Like all immigrant mothers who sacrificed everything for their children, my mother pushed me to go to college incessantly. But she couldn’t show me how to get there. In high school, I went to seminars on how to fill out FAFSA, the online application for financial assistance from the government for higher education. The auditoriums were full of parents, because parents were supposed to fill out the forms. But not in my family. Every year, I filled out the form on my mother’s behalf. So I could get money to go to college. I had to ask my best friend how to sign up for classes at the local community college. I sent emails to former high school counselors to ask for help with university applications. While everyone else’s parents were helping them apartment hunt and co-signing their leases, I had to handle my student housing myself. And while my peers were putting off work to solely pursue their studies, I had to work through college. Because I didn’t receive a check from my parents. But all the hurdles I faced getting to and through college didn’t stop me. I knew it was my only ticket to the middle-class. So, I didn’t stop at my bachelor’s, I went on to get my master’s. Both from the best public university in the world. I was the first one to graduate from college in my family. That’s a fact that I wear loud and proud.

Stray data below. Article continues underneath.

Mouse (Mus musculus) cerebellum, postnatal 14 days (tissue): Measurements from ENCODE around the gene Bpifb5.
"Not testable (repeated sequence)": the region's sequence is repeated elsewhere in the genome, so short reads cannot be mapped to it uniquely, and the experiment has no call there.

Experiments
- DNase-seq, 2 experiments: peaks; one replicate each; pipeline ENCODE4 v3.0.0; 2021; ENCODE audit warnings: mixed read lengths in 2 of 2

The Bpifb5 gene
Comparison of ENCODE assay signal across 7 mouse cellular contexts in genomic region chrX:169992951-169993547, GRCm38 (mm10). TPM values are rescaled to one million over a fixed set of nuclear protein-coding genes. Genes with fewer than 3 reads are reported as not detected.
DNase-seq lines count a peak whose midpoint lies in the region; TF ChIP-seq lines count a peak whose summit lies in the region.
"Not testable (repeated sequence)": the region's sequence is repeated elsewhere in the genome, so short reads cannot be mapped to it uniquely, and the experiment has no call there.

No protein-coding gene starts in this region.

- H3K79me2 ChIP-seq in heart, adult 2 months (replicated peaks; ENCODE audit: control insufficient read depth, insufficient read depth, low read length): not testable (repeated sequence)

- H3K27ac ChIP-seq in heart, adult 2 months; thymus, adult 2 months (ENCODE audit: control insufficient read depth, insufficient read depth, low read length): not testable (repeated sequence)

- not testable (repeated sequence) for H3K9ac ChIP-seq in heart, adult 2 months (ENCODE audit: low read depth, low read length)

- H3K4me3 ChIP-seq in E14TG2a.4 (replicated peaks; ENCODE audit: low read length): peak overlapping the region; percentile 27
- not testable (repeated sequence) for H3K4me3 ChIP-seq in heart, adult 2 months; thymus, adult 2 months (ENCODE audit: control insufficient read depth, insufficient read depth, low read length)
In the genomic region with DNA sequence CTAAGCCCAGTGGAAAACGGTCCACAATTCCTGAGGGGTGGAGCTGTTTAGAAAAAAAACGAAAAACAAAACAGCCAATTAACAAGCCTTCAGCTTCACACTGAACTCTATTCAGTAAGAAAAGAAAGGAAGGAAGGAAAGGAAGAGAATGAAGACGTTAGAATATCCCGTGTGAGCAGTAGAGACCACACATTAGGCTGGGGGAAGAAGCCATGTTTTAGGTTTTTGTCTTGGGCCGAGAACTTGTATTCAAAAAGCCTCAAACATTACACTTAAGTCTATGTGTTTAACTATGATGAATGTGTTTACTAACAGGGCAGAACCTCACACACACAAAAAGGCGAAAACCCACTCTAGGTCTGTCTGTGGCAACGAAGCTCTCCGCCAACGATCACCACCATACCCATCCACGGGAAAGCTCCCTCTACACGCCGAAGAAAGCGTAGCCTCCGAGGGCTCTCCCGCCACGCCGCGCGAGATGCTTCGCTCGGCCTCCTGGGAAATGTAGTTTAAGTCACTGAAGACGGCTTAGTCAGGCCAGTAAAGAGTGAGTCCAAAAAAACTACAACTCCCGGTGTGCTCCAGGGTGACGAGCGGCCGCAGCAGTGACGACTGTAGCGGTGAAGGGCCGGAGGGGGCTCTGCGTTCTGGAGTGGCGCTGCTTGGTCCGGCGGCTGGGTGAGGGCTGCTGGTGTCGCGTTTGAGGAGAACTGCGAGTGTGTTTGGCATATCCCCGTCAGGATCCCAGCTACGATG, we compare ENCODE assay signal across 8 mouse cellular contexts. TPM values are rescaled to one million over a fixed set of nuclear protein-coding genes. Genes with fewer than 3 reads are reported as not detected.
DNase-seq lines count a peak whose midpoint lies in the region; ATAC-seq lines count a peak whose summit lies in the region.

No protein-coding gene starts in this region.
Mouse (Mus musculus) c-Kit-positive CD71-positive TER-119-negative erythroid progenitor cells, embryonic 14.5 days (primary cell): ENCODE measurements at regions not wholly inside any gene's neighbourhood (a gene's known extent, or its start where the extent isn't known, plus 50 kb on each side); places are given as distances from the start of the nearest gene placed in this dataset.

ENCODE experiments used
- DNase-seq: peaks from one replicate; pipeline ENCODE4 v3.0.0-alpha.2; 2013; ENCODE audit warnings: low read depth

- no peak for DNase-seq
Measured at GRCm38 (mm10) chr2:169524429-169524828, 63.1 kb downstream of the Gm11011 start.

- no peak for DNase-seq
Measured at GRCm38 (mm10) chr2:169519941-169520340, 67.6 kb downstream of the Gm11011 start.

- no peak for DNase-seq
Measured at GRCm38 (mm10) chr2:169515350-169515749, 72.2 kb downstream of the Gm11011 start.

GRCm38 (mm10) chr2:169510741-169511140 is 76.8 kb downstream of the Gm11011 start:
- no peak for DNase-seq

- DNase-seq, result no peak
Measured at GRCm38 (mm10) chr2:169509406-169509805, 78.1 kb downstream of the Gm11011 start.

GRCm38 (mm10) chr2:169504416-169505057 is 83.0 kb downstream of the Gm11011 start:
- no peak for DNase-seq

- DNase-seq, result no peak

My diplomas elevated me to a completely different lifestyle than that of my parents, but it created a vast divide between my family and me. Between the immigrant experience and the expat one. Now when I travel, I easily connect with other expats, with professionals who graduated from prestigious universities and work in sectors like finance, politics, business, and education. I network, I exchange business cards printed on shiny cardboard, I make jokes about people’s lawyers, I talk about my former college acquaintances who are running for office or writing research papers or pursuing their PhDs. I am now part of a world which my parents could never touch. It’s a world that travels with me as I travel, a world that finds me even if I don’t actively pursue it. The world of expat. The world of an unsaid, unseen power that I paid for with six years of my life and cost me $46,000.